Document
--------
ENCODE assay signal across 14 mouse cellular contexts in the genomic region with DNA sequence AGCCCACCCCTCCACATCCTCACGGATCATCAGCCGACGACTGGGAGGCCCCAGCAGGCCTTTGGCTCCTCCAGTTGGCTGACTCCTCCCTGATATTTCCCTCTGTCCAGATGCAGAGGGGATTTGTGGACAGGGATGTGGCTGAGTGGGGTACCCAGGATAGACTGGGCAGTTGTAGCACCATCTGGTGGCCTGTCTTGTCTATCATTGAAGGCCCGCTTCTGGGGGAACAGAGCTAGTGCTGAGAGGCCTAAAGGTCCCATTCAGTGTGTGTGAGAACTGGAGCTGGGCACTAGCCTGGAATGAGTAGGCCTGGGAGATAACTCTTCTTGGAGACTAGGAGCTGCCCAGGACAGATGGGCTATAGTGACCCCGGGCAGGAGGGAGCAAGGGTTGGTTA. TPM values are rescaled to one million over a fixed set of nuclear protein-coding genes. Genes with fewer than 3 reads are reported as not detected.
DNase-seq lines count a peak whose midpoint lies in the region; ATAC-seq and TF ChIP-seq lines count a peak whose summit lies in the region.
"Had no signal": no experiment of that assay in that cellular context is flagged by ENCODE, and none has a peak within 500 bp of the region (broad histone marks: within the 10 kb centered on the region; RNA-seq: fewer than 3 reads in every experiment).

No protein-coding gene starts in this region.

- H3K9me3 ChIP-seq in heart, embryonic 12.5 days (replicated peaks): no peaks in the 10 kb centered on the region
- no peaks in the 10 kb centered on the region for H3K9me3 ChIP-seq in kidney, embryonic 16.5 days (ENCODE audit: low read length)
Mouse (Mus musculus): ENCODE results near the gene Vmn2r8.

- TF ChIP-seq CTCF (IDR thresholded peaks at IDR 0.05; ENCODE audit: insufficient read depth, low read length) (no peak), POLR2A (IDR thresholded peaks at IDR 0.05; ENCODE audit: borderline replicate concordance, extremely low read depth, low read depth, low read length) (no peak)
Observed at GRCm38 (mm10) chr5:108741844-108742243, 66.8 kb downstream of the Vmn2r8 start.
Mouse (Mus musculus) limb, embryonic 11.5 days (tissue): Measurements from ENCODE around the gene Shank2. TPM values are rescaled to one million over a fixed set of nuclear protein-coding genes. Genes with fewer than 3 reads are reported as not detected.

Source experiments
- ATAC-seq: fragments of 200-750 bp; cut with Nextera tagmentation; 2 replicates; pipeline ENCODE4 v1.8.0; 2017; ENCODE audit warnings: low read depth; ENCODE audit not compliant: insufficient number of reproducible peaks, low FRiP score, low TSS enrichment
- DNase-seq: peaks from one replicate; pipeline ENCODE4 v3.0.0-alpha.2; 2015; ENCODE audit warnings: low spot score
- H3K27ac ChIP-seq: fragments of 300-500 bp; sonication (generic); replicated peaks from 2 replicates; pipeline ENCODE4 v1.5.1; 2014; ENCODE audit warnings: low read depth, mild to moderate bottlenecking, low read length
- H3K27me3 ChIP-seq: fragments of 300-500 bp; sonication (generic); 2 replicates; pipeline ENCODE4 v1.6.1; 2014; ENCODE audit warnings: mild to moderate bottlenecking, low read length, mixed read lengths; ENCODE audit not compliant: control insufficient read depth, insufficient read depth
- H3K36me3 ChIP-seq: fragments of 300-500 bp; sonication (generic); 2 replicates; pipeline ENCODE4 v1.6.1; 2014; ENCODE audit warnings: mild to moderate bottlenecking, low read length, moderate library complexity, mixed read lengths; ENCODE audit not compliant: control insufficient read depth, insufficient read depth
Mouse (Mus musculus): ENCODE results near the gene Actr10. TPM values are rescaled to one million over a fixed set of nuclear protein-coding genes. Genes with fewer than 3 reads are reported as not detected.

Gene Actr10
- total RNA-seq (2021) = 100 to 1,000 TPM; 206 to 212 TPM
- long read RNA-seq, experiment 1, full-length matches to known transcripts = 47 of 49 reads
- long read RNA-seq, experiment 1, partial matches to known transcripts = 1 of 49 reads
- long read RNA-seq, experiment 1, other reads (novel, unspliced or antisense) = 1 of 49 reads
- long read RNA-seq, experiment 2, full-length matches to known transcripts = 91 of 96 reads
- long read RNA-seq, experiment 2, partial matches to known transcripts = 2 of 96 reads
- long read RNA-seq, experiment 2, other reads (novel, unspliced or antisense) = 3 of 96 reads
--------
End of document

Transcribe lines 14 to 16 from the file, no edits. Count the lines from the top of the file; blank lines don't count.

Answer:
- H3K27ac ChIP-seq: fragments of 300-500 bp; sonication (generic); replicated peaks from 2 replicates; pipeline ENCODE4 v1.5.1; 2014; ENCODE audit warnings: low read depth, mild to moderate bottlenecking, low read length
- H3K27me3 ChIP-seq: fragments of 300-500 bp; sonication (generic); 2 replicates; pipeline ENCODE4 v1.6.1; 2014; ENCODE audit warnings: mild to moderate bottlenecking, low read length, mixed read lengths; ENCODE audit not compliant: control insufficient read depth, insufficient read depth
- H3K36me3 ChIP-seq: fragments of 300-500 bp; sonication (generic); 2 replicates; pipeline ENCODE4 v1.6.1; 2014; ENCODE audit warnings: mild to moderate bottlenecking, low read length, moderate library complexity, mixed read lengths; ENCODE audit not compliant: control insufficient read depth, insufficient read depth